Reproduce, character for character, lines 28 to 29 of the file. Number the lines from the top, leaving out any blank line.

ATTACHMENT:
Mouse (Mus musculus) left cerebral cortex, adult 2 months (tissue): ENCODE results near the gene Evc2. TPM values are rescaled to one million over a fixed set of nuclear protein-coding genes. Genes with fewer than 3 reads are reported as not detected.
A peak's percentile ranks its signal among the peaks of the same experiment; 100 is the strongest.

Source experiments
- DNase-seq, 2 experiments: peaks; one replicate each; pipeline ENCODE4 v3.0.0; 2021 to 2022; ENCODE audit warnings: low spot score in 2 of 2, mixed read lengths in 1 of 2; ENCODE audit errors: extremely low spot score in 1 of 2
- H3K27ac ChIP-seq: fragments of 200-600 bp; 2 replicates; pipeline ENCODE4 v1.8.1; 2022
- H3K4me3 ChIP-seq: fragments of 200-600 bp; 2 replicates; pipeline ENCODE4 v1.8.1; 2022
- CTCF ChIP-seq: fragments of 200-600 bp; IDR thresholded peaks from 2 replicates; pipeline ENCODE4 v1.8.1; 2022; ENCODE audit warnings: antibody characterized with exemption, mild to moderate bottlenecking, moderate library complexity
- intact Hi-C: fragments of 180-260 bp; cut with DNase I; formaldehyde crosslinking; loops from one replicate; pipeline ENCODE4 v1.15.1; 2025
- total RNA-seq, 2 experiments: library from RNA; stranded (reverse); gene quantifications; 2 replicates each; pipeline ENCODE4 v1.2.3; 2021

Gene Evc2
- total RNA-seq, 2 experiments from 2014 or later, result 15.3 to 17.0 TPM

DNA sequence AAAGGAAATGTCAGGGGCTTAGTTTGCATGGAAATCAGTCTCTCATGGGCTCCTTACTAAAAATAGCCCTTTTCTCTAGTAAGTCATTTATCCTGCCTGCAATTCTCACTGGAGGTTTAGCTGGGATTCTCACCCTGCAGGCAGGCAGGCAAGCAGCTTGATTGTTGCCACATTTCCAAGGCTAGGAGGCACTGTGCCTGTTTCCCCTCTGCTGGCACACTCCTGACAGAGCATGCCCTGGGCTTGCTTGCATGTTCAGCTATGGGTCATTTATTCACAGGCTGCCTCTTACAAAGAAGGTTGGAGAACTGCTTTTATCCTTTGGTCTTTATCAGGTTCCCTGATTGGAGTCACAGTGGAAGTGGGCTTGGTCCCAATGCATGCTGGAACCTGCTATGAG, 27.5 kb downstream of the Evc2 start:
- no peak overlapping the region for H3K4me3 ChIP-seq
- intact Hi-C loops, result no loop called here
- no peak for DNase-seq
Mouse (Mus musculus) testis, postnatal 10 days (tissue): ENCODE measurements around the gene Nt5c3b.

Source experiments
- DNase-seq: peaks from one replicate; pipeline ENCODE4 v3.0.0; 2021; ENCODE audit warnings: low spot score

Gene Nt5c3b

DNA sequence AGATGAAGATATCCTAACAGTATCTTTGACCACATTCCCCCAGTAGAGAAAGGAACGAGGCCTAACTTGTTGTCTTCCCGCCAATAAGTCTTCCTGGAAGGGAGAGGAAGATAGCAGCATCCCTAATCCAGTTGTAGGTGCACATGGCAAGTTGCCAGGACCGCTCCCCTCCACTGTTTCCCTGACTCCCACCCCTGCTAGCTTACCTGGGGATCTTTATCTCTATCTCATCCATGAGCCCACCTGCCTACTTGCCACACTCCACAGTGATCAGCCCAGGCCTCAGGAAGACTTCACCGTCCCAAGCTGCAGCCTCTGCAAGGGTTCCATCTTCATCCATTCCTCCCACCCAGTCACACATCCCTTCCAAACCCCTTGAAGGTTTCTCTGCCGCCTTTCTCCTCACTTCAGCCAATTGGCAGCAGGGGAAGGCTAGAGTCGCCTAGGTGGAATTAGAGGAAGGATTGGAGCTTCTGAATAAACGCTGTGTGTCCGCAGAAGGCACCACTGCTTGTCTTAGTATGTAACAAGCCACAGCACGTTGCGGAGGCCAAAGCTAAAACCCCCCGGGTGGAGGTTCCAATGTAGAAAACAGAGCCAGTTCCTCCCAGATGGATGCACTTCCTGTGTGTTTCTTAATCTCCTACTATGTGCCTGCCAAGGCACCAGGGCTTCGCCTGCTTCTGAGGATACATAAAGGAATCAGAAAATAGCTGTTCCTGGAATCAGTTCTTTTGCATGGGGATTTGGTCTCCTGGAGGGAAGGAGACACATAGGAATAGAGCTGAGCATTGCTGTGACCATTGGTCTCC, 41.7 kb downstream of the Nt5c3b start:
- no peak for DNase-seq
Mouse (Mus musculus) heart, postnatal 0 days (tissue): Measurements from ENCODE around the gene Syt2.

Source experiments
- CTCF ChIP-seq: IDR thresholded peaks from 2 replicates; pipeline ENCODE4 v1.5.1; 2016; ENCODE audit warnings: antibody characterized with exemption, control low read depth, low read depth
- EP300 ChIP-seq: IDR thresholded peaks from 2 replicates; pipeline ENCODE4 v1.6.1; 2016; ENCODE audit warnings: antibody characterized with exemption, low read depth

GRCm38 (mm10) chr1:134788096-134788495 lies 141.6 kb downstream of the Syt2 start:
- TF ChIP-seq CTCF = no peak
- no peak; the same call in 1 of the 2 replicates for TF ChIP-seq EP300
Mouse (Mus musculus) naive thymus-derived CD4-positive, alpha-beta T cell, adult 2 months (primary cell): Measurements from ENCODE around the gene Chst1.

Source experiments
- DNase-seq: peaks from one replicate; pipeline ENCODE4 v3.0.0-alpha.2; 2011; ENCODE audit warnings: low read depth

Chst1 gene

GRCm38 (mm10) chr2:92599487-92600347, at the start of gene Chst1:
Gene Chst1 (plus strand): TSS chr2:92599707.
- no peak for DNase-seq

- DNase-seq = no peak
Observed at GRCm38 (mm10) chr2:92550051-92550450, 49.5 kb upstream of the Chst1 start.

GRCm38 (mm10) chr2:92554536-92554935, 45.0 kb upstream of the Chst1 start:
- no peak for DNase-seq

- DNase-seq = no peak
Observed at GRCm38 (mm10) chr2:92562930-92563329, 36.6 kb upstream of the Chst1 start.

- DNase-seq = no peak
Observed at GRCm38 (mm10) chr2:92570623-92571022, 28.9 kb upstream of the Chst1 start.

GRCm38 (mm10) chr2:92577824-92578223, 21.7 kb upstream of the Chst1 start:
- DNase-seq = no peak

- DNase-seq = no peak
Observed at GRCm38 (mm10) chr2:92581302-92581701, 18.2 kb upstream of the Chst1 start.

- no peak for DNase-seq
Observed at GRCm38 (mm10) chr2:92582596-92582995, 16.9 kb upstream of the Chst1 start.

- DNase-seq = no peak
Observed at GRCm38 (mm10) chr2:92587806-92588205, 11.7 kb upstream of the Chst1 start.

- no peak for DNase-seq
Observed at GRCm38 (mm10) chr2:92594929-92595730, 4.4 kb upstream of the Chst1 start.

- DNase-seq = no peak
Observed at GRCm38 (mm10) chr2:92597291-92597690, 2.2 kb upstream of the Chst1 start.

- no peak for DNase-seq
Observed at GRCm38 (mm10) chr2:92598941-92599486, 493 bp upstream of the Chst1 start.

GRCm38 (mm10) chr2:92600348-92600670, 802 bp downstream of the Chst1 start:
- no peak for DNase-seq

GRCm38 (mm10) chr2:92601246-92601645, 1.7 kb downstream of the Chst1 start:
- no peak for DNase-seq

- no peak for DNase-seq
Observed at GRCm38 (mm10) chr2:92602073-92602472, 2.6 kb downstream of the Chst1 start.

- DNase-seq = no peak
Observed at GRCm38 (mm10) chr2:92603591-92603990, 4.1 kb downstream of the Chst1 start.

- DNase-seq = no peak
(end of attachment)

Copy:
- no peak; the same call in 1 of the 2 replicates for TF ChIP-seq EP300
Mouse (Mus musculus) naive thymus-derived CD4-positive, alpha-beta T cell, adult 2 months (primary cell): Measurements from ENCODE around the gene Chst1.